Offence of threatening with an offensive weapon etc in a private place

Part of Offensive Weapons Bill – in the House of Commons at 4:00 pm on 28th November 2018.

Alert me about debates like this

Photo of Victoria Atkins Victoria Atkins The Parliamentary Under-Secretary of State for the Home Department, Minister for Women 4:00 pm, 28th November 2018

I completely agree that we need to communicate the fact that the behaviour the hon. Lady described is utterly unacceptable, but she has given the example of a knife being pulled on a shop worker and legislation is already in place to deal with that. Furthermore, the independent Sentencing Council, which sets the guidelines for the judiciary across the country, has said that in that scenario the fact that the knife was pulled on a person in their line of work can be an aggravating factor. So the law is already there and we just need to make sure it is being used as effectively as possible, not just by our police, but by our judiciary.

On the point about serious violence more generally, the hon. Lady will know that we published the serious violence strategy in April. It has marked a step change in how we tackle serious violence, because we acknowledge that serious violence is no longer restricted to our large urban centres and is spreading out across the country, particularly with the rise of county lines. She will know that one of the drivers behind this rise in serious violence is drugs—the drug markets. A great deal of work is being done just on that one stream to tackle that.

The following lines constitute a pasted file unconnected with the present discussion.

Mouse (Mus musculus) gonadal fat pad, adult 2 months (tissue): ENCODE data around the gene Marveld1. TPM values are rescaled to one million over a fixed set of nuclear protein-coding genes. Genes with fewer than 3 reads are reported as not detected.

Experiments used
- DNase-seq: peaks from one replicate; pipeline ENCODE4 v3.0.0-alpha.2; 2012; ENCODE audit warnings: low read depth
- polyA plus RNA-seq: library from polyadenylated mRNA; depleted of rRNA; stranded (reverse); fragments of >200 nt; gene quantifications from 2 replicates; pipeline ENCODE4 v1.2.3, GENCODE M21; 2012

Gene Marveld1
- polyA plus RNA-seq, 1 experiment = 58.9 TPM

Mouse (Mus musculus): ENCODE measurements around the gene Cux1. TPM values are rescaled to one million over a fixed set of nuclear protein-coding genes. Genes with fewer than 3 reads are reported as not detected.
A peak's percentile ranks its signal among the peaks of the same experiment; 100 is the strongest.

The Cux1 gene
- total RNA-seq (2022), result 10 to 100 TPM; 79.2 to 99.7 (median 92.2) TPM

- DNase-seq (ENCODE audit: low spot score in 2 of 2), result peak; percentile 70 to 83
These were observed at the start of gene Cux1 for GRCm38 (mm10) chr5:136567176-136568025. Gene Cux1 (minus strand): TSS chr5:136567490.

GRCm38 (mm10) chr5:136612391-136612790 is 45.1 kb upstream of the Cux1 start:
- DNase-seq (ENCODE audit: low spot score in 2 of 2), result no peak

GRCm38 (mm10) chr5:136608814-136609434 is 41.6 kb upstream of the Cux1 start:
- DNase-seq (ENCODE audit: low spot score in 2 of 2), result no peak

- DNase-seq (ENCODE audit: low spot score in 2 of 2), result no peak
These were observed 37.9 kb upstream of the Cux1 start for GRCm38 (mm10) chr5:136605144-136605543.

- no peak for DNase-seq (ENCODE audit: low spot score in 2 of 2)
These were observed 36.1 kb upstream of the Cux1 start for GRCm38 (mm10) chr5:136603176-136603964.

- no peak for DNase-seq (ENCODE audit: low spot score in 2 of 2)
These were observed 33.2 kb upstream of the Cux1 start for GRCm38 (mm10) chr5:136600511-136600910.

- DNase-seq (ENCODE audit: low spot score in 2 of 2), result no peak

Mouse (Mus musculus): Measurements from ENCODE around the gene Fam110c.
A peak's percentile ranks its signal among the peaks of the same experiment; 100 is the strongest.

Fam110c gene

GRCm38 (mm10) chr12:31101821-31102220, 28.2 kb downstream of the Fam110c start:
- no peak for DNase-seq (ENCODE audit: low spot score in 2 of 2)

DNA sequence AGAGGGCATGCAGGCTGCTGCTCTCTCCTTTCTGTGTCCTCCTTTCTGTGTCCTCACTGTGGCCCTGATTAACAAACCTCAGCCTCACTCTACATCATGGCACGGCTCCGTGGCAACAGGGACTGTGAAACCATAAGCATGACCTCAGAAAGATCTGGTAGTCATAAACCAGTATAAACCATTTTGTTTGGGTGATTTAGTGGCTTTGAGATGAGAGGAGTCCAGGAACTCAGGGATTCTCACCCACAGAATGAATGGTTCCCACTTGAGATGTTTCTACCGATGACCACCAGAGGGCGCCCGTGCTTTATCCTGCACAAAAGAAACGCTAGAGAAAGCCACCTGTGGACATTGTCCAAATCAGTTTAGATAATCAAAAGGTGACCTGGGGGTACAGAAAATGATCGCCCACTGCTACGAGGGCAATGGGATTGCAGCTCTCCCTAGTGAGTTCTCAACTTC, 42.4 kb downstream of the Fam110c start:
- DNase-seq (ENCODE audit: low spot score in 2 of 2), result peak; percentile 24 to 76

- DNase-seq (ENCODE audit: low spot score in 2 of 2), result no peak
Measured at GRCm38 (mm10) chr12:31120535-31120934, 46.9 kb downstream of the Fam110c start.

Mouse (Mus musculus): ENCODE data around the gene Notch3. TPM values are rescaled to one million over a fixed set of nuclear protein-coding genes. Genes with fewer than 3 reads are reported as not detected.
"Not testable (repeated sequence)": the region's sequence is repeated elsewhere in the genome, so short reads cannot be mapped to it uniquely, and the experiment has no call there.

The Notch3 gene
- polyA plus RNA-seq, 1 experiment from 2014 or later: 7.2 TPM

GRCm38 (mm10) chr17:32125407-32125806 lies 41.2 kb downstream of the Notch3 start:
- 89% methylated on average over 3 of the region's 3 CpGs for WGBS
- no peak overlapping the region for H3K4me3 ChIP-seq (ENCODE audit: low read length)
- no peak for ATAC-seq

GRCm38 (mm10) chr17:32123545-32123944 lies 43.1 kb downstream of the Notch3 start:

For example, a couple of weeks ago we held an international conference, drawing together law enforcement and public health officials from across the world to talk about the rise in serious violence, because this is happening not only in the UK, but in other countries. From that conference, which I was able to attend, although sadly just for a little while, we could see the lessons that we can learn from other policing experts across the world and from public health officials. That is also why the Home Secretary has announced recently that we are looking into a consultation on making tackling serious violence a public health duty for local authorities—all arms of the state. That goes further than the models in Scotland and in Wales, which are often rightly cited as good examples, because we want to look into whether having a public duty will help with the sharing of information and the working together. Those of us who served on the Public Bill Committee and those of us who take a particular interest in this topic know that these things do not always work as well as they should.